Chemicolor / Ufacolor in GB
“Chemicoior was the name under which the German Ufacolor Process was marketed in Britain. Ufacolor was also marketed under the name Spectracolor. The process used Agfa bipack negatives loaded with the emulsion sides facing and separated by a colour filter. The negatives were printed onto double-coated film and toned with complementary colours. The process was formally demonstrated on 27 August 1936 at Elstree Studios. About 1,200 feet of film was screened, mostly outdoor subjects of European tours and indoor costume shots.”
(Brown, Simon (2012): Technical Appendix: Chemicolor. In: Street, Sarah: Colour Films in Britain. The Negotiation of Innovation 1900-55. Basingstoke, Hampshire: Palgrave Macmillan, pp. 265-266.)
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Pagliacci (GB 1936, Karl Grune) is one of the few feature films shot on Ufacolor or its foreign brands.
Credit: Courtesy of BFI National Archive. Photographs by Barbara Flueckiger.
“One act opera. Nedda, the unfaithful wife of Canio, is pursued by Tonio but falls for Silvio. Canio discovers her deceit and stabs her during a performance by their company of strolling players. (Synopsis)” See BFI catalogue entry
Chemicolor Samples (Kodak Film Samples Collection).
Credit: National Science and Media Museum Bradford (Kodak Film Samples Collection).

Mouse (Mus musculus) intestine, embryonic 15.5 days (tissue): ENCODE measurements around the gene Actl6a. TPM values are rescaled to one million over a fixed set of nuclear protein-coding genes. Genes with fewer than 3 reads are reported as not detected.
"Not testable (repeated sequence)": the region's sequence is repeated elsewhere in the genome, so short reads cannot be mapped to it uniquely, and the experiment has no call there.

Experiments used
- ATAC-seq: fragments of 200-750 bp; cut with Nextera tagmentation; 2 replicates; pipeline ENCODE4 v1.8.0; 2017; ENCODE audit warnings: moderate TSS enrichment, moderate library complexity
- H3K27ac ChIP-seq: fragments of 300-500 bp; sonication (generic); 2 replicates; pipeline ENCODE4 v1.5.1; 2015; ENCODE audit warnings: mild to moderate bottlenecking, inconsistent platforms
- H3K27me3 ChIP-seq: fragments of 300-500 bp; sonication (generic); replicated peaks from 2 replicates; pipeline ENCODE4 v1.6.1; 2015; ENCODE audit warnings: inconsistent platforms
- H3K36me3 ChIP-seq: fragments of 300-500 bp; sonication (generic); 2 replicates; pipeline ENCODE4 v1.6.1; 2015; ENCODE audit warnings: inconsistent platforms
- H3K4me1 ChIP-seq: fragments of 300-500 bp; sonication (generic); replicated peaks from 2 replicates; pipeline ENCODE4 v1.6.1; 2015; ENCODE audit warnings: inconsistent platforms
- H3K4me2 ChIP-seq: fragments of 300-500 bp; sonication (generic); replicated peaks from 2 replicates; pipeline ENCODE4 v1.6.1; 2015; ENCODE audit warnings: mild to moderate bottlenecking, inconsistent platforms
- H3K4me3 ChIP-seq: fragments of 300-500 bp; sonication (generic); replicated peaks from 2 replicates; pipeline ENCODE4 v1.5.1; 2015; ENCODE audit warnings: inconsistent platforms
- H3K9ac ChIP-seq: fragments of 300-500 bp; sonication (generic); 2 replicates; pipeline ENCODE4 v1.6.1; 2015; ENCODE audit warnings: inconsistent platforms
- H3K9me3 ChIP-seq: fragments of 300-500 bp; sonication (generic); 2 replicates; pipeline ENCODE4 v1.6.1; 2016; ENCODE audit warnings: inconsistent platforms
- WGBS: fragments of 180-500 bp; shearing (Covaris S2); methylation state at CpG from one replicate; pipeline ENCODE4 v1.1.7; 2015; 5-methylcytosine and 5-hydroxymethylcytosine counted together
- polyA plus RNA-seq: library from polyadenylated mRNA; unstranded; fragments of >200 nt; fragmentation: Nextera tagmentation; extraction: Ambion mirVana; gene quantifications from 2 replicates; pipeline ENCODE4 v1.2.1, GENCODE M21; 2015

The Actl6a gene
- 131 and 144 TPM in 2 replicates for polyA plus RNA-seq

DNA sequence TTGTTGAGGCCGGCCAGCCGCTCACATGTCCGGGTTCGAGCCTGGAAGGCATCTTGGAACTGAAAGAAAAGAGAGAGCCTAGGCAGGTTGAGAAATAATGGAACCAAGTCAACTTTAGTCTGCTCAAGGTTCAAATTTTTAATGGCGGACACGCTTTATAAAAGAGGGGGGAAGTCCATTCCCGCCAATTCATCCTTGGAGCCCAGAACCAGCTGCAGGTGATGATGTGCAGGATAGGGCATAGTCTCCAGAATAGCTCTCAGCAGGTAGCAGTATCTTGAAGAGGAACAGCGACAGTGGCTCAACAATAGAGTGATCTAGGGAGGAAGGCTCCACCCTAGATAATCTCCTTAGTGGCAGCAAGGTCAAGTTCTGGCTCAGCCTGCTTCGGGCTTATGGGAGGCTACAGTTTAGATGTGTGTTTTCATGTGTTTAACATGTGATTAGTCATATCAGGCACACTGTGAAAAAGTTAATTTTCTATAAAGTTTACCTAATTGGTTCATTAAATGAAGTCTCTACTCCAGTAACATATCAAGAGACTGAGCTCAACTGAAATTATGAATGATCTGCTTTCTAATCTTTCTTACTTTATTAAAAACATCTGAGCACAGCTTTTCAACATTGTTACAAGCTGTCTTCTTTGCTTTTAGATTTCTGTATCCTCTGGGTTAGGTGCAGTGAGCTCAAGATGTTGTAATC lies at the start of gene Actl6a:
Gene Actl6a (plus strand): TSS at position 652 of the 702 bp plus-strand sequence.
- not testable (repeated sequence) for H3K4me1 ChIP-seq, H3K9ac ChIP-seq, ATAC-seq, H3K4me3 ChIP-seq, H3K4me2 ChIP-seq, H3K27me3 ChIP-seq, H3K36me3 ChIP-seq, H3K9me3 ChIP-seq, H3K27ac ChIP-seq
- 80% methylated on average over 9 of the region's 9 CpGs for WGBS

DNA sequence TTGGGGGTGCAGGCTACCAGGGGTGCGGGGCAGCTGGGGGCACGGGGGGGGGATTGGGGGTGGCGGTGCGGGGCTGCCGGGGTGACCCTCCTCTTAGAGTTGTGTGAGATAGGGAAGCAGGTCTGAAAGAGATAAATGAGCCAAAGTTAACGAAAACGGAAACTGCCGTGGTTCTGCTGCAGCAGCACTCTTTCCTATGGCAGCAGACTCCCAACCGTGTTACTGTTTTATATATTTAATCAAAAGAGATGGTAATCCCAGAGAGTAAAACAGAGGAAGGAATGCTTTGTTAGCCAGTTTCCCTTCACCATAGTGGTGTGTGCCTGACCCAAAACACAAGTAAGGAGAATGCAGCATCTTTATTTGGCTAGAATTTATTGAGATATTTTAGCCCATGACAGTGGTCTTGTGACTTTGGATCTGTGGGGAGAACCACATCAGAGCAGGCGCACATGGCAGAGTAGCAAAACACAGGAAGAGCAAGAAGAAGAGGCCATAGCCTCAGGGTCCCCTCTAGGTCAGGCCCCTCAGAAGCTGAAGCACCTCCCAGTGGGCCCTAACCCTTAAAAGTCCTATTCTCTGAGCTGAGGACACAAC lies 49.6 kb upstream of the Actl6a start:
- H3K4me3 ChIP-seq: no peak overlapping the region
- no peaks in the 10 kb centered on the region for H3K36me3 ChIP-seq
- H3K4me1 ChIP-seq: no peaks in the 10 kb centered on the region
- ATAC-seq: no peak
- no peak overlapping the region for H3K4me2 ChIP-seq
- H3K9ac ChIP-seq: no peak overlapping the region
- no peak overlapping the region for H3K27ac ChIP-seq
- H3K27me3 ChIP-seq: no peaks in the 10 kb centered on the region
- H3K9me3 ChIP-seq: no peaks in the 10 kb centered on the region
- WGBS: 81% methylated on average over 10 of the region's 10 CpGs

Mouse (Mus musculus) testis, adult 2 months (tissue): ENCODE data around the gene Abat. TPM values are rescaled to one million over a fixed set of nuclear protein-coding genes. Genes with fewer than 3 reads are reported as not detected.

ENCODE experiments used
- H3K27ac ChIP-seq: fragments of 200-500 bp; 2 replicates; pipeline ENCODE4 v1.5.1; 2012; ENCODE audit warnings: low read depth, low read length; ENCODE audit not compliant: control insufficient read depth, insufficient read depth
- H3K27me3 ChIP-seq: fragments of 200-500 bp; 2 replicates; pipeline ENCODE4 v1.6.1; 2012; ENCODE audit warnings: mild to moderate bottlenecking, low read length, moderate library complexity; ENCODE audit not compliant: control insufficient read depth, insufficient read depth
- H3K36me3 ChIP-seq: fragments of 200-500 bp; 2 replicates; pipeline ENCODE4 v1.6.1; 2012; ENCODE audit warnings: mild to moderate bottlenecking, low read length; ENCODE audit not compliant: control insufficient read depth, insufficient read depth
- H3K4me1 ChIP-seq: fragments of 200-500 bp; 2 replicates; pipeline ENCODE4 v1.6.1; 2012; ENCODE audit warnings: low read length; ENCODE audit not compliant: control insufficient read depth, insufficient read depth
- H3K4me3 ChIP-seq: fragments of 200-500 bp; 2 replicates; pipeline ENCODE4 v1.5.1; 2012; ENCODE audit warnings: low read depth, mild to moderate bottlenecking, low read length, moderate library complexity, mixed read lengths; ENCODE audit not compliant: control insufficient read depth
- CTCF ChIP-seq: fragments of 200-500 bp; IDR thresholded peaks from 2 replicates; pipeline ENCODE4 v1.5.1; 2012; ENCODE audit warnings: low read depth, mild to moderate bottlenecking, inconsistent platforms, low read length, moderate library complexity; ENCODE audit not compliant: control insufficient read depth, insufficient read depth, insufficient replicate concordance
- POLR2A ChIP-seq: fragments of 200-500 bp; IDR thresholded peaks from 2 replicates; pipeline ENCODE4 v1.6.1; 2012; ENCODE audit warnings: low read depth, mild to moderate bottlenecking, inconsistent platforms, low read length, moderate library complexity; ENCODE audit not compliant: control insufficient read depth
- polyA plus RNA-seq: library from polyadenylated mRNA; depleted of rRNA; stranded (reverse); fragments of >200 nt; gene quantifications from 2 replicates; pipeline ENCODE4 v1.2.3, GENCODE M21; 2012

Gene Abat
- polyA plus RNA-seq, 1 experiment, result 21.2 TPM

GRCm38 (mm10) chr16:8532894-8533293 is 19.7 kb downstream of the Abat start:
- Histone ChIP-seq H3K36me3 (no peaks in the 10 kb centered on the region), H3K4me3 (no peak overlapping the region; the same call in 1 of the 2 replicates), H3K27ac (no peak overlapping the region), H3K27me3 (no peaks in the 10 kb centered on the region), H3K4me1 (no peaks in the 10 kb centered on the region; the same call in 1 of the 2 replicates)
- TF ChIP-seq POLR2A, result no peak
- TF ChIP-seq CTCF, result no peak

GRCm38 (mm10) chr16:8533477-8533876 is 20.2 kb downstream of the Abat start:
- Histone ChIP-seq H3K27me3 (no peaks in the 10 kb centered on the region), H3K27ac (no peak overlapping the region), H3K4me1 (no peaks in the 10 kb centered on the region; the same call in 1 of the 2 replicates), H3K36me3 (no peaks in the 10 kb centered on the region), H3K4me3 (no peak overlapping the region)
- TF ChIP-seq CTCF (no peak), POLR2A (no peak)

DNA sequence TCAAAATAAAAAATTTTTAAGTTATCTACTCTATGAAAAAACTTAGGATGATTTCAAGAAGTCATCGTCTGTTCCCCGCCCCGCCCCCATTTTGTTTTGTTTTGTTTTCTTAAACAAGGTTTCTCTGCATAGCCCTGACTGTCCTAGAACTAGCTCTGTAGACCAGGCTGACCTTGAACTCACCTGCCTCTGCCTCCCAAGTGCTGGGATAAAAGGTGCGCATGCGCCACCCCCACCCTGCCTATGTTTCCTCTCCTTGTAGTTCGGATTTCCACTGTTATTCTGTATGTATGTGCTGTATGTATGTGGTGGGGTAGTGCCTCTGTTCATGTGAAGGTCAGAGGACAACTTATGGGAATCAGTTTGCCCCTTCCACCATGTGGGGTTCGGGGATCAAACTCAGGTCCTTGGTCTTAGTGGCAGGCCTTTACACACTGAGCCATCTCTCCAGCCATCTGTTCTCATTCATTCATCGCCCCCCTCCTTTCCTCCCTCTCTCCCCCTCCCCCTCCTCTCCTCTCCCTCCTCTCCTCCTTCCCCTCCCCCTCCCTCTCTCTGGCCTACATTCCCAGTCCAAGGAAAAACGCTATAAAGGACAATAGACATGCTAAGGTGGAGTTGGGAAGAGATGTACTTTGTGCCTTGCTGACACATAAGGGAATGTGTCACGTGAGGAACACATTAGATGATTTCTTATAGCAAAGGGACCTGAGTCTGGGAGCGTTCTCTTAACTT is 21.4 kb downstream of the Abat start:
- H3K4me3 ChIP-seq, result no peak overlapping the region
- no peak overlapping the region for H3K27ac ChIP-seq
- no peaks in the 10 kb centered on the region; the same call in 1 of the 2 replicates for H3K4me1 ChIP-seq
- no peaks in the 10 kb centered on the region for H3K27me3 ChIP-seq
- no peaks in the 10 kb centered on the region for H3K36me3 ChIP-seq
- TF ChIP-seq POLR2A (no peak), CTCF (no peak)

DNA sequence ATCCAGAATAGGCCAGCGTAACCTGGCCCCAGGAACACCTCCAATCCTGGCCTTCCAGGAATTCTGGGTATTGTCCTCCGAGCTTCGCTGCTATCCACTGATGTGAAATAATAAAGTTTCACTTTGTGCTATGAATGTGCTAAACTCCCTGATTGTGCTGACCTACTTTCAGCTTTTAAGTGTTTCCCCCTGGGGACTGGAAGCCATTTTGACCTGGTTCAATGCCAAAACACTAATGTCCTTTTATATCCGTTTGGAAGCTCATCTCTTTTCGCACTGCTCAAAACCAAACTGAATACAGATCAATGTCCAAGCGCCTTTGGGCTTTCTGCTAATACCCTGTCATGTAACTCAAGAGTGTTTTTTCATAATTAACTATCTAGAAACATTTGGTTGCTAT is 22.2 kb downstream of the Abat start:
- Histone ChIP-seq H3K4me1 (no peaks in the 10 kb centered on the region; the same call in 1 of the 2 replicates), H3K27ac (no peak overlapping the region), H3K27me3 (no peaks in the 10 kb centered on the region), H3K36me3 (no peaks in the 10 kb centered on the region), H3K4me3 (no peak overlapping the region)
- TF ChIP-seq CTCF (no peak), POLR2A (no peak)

Photographs of the Chemicolor Positive by Josephine Diecke, SNSF project Film Colors. Technologies, Cultures, Institutions and Joëlle Kost, ERC Advanced Grant FilmColors.
Brown, Simon (2012): Technical Appendix. In: Sarah Street: Colour Films in Britain. The Negotiation of Innovation 1900-55. Basingstoke, Hampshire: Palgrave Macmillan, pp. 259-287, on pp. 265-266.
Coe, Brian (1981): The History of Movie Photography. Westfield, N.J.: Eastview Editions, p. 129.
Koshofer, Gert (1966): Fünfundzwanzig Jahre deutscher Farbenspielfilm. In: Film – Kino – Technik, 20,10, 1966, pp. 259-262, on p. 259. (in German)
Pagliacci/A Clown Must Laugh (GBR 1936, Karl Grune):
Street, Sarah (2012): Colour Films in Britain. The Negotiation of Innovation 1900-55. Basingstoke, Hampshire: Palgrave Macmillan, on p. 39.